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Surviving Spouse Question
Old 02-11-2015, 08:29 AM   #1
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Surviving Spouse Question

I have a question regarding a survivng spouse.
If a couple has joint outstanding debts at the time one of them passes away and after funeral expenses are paid, can debtors come after the estate or remaining life insurance proceeds. If so, whats the best way to protect the surviving spouse's limited resourses. Let's assume there are no other funds such as 401k or a house.
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Old 02-11-2015, 08:34 AM   #2
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If there are joint debts, the surviving spouse is liable for all of the debt. It doesn't matter how the assets are transferred to the surviving spouse. If life insurance pays to someone else other than the surviving spouse, that money is safe from the creditors.
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Old 02-11-2015, 03:46 PM   #3
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I agree with previous response. Just had this discussion with our attorney

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Old 02-12-2015, 09:11 AM   #4
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What if the debt isn't in the surviving spouse name ?
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Old 02-12-2015, 10:48 AM   #5
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Either the debt is 'joint' as you first said or it 'isn't in the surviving spouse's name'. Even if it only in the deceased person's name, the creditor would be able to claim from the estate. Only if there ends up being insufficient money in the estate will the debt be written off.

By the way, the creditor gets paid from the estate and has first right to payment. The funeral home is not a creditor with a claim on the estate. So the debts get paid first and then the remaining spouse owes for the funeral costs. Even if debts were written off because there was insufficient money in the estate to pay them, the funeral costs still have to be paid by someone. That debt has nothing to do with the deceased person. So you have got it backwards when you write, "after funeral expenses are paid, can debtors come after the estate or remaining life insurance proceeds." The creditors (not debtors) come first, not the funeral home.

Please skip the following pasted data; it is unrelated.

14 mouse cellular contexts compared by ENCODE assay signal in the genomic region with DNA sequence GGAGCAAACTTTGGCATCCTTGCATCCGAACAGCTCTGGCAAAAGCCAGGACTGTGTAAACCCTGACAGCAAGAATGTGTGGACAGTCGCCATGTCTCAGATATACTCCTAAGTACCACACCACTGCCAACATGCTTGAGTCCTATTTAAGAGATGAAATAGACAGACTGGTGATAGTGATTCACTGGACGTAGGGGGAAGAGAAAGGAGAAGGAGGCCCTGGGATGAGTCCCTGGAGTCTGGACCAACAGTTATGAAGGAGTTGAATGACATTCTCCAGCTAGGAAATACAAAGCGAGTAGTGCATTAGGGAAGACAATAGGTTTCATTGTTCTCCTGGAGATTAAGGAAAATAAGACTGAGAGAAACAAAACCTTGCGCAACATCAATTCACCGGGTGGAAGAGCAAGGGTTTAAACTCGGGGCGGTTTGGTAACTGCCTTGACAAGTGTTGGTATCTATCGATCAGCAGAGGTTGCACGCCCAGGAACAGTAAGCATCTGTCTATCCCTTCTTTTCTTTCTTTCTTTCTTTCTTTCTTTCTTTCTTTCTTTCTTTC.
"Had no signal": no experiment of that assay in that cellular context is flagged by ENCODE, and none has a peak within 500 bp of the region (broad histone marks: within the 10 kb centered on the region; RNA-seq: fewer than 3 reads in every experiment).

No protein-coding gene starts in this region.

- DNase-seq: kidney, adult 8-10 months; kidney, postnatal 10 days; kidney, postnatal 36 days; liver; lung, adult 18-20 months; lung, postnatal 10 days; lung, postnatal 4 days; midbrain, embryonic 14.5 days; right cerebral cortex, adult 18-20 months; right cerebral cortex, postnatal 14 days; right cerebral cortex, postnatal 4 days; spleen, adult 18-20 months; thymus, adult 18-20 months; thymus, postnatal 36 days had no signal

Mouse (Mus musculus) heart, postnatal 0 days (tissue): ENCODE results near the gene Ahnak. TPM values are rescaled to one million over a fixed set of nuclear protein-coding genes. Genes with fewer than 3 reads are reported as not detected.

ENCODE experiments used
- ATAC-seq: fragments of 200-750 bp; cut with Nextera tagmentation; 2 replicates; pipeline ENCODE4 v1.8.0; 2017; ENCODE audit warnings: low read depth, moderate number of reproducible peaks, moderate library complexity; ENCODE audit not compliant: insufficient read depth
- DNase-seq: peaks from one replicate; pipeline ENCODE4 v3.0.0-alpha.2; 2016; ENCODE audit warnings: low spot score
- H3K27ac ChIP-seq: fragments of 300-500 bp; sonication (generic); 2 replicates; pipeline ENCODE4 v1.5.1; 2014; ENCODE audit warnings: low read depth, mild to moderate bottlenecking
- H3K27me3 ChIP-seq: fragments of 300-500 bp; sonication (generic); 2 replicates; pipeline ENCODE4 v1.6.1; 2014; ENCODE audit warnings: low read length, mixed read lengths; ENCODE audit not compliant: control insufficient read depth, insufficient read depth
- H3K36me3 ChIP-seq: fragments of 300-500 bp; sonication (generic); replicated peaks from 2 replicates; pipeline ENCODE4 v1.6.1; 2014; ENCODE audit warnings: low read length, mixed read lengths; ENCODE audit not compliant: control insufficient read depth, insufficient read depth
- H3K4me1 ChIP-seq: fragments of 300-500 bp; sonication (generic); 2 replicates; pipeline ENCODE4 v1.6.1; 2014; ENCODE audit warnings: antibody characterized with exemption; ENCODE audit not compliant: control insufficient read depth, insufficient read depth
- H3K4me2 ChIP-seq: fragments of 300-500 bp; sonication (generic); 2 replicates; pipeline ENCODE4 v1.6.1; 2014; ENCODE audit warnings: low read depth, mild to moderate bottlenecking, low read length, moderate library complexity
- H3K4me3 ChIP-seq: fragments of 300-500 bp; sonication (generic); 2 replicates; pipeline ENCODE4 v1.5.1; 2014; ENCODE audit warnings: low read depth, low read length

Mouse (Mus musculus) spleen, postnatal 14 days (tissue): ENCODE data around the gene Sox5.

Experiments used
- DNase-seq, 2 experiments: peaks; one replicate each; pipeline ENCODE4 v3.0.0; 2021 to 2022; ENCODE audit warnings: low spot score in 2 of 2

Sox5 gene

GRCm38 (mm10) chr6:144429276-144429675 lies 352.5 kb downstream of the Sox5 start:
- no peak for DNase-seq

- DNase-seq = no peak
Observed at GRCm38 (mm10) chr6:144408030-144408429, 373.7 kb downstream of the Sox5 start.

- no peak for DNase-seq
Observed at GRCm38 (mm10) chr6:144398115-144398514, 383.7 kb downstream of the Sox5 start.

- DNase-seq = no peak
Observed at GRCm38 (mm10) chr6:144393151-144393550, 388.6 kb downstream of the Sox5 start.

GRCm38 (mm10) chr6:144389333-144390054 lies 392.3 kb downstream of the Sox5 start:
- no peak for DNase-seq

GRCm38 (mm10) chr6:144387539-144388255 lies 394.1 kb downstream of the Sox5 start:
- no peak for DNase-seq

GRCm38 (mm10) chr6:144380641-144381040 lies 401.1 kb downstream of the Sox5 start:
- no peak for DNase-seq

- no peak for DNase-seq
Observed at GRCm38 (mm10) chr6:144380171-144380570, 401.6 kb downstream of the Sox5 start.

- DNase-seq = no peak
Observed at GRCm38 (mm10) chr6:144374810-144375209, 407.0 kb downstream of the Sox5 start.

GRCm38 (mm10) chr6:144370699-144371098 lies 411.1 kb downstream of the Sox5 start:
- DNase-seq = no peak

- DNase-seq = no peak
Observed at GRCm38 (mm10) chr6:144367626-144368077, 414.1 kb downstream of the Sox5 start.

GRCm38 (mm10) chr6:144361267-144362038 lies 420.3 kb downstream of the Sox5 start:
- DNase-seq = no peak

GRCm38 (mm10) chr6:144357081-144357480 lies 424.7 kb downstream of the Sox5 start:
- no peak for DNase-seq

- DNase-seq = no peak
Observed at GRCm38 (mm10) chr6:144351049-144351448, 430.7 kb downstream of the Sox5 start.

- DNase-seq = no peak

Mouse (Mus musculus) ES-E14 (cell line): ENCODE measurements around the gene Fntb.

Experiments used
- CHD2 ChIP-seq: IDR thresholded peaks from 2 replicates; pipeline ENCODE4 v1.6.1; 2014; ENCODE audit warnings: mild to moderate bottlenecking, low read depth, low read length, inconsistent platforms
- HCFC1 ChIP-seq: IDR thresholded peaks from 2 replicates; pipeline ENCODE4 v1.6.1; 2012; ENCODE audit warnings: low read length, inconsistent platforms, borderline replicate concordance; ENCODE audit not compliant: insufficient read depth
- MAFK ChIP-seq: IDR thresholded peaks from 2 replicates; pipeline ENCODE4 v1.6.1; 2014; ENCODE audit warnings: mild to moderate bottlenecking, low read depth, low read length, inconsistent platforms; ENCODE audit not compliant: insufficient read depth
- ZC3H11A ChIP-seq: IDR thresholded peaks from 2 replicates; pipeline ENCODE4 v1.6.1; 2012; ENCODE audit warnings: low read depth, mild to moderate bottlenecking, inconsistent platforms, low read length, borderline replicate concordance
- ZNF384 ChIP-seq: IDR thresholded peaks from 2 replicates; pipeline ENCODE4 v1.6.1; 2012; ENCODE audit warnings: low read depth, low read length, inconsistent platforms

As always with legal advice, a forum such as this one is not the place to get a definitive answer. Consult a lawyer.
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Old 02-12-2015, 11:05 PM   #6
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Specify the spouse as beneficiary on all insurance policies by name. Don't leave the beneficiary blank or to "the estate".
Reason being, a life insurance policy is paid to the beneficiary if one is named, so it bypasses the estate.

Example: I can die owing $33,000 in credit card and car loans in my name only.
My life insurance policy of $250,000 has DW named as beneficiary, so insurance company cuts her a check.
Credit card companies come after the $33,000 and can get my bank account in my name and my car.
DW pays the funeral home, and takes the rest of the $250,000 and goes on trips.
Credit card company writes off the rest of the remaining UNcollectable debt.

Make sure you also specify beneficiaries on IRA/401K/ROTH accounts as well.
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Old 02-13-2015, 10:03 AM   #7
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That's fine as long as it isn't joint debt Sunset. Joint credit card accounts and joint car loans, she'll have to pay up. That's what the OP first asked about, 'joint debt'.

Anyway, why would an early retiree have credit card and car loan debt in the first place?
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Old 02-13-2015, 10:32 AM   #8
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Anyway, why would an early retiree have credit card and car loan debt in the first place?
I think a number of folks in this forum have debt in retirement. ER doesn't necessarily imply being debt-free IMO. As long as debt service is part of one's financial planning in "retirement" its not a bad thing.

It's not in my ER planning, but I certainly can acquire debt in retirement (if necessary) without any significant impact on my financial life. I wouldn't hold it for long, but that's just my personal preference.